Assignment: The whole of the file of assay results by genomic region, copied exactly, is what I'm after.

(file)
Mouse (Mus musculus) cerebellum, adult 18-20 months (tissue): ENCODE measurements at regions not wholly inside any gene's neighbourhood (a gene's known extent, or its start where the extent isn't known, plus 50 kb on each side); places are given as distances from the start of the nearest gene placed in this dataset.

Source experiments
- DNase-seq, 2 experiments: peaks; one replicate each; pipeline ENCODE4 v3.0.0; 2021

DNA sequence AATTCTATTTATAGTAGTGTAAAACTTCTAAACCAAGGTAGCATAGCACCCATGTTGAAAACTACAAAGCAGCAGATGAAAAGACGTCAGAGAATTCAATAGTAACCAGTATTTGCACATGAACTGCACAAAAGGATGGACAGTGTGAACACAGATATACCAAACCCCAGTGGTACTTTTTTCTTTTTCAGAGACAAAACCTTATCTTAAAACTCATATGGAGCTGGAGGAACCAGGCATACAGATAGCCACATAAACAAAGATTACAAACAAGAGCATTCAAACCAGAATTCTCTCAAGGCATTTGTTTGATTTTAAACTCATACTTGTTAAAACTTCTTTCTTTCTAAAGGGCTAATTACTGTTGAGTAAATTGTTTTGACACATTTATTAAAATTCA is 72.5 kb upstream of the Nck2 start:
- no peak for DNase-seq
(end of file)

Mouse (Mus musculus) cerebellum, adult 18-20 months (tissue): ENCODE measurements at regions not wholly inside any gene's neighbourhood (a gene's known extent, or its start where the extent isn't known, plus 50 kb on each side); places are given as distances from the start of the nearest gene placed in this dataset.

Source experiments
- DNase-seq, 2 experiments: peaks; one replicate each; pipeline ENCODE4 v3.0.0; 2021

DNA sequence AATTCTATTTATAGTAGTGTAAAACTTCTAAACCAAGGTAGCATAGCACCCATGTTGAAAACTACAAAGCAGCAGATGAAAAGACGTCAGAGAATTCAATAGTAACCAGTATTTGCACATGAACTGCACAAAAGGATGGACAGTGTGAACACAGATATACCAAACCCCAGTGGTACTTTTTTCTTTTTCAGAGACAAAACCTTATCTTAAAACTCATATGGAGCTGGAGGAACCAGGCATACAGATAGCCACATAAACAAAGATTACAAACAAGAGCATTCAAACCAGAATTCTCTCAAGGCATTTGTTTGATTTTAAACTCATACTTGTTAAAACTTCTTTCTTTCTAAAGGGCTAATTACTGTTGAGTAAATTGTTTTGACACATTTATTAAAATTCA is 72.5 kb upstream of the Nck2 start:
- no peak for DNase-seq